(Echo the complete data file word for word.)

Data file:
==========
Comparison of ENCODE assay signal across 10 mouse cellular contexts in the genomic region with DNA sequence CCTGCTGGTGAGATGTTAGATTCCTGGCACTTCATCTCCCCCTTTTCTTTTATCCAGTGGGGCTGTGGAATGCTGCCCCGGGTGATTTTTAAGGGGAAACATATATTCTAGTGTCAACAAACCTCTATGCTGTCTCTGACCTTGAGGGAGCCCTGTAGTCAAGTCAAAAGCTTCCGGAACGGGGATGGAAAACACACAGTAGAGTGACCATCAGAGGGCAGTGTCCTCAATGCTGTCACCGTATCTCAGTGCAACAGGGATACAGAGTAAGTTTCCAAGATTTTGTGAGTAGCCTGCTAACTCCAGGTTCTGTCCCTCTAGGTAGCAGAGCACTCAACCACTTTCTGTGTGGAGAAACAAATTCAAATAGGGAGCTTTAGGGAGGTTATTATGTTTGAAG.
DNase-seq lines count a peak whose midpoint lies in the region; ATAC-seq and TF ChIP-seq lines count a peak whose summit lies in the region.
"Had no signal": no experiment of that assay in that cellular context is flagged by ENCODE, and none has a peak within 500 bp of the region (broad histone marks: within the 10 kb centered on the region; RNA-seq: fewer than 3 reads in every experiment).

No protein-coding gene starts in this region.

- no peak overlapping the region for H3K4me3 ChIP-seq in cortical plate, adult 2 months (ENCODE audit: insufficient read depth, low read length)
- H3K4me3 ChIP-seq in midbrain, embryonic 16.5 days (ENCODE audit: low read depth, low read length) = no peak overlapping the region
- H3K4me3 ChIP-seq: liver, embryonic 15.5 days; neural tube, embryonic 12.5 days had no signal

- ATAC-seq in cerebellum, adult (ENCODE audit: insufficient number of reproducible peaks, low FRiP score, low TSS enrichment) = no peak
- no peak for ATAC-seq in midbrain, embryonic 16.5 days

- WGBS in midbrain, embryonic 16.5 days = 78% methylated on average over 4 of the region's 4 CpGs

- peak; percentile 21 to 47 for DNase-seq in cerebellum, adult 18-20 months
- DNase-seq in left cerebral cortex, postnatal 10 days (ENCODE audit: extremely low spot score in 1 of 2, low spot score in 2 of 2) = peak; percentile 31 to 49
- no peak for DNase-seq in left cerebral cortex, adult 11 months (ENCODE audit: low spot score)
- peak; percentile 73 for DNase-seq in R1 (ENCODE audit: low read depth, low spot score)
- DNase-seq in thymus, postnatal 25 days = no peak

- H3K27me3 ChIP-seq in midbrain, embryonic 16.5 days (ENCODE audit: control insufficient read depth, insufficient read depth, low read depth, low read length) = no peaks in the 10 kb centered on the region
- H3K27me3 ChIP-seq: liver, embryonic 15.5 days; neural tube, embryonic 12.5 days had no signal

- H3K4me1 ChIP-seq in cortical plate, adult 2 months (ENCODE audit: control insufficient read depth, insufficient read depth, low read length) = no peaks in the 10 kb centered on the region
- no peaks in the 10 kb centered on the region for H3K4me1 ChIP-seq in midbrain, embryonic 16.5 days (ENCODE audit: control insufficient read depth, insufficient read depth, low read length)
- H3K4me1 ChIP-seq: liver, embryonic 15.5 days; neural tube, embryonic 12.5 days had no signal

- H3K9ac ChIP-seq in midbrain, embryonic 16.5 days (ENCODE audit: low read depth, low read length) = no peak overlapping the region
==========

Comparison of ENCODE assay signal across 10 mouse cellular contexts in the genomic region with DNA sequence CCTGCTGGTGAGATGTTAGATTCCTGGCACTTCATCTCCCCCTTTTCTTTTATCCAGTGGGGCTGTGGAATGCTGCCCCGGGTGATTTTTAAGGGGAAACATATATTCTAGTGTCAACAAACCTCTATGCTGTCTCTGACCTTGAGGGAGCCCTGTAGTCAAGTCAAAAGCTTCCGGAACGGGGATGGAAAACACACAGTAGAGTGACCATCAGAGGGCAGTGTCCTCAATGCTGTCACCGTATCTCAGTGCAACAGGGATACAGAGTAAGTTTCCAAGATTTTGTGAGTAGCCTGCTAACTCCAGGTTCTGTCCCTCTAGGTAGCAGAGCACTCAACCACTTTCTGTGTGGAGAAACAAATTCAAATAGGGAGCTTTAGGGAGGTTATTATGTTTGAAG.
DNase-seq lines count a peak whose midpoint lies in the region; ATAC-seq and TF ChIP-seq lines count a peak whose summit lies in the region.
"Had no signal": no experiment of that assay in that cellular context is flagged by ENCODE, and none has a peak within 500 bp of the region (broad histone marks: within the 10 kb centered on the region; RNA-seq: fewer than 3 reads in every experiment).

No protein-coding gene starts in this region.

- no peak overlapping the region for H3K4me3 ChIP-seq in cortical plate, adult 2 months (ENCODE audit: insufficient read depth, low read length)
- H3K4me3 ChIP-seq in midbrain, embryonic 16.5 days (ENCODE audit: low read depth, low read length) = no peak overlapping the region
- H3K4me3 ChIP-seq: liver, embryonic 15.5 days; neural tube, embryonic 12.5 days had no signal

- ATAC-seq in cerebellum, adult (ENCODE audit: insufficient number of reproducible peaks, low FRiP score, low TSS enrichment) = no peak
- no peak for ATAC-seq in midbrain, embryonic 16.5 days

- WGBS in midbrain, embryonic 16.5 days = 78% methylated on average over 4 of the region's 4 CpGs

- peak; percentile 21 to 47 for DNase-seq in cerebellum, adult 18-20 months
- DNase-seq in left cerebral cortex, postnatal 10 days (ENCODE audit: extremely low spot score in 1 of 2, low spot score in 2 of 2) = peak; percentile 31 to 49
- no peak for DNase-seq in left cerebral cortex, adult 11 months (ENCODE audit: low spot score)
- peak; percentile 73 for DNase-seq in R1 (ENCODE audit: low read depth, low spot score)
- DNase-seq in thymus, postnatal 25 days = no peak

- H3K27me3 ChIP-seq in midbrain, embryonic 16.5 days (ENCODE audit: control insufficient read depth, insufficient read depth, low read depth, low read length) = no peaks in the 10 kb centered on the region
- H3K27me3 ChIP-seq: liver, embryonic 15.5 days; neural tube, embryonic 12.5 days had no signal

- H3K4me1 ChIP-seq in cortical plate, adult 2 months (ENCODE audit: control insufficient read depth, insufficient read depth, low read length) = no peaks in the 10 kb centered on the region
- no peaks in the 10 kb centered on the region for H3K4me1 ChIP-seq in midbrain, embryonic 16.5 days (ENCODE audit: control insufficient read depth, insufficient read depth, low read length)
- H3K4me1 ChIP-seq: liver, embryonic 15.5 days; neural tube, embryonic 12.5 days had no signal

- H3K9ac ChIP-seq in midbrain, embryonic 16.5 days (ENCODE audit: low read depth, low read length) = no peak overlapping the region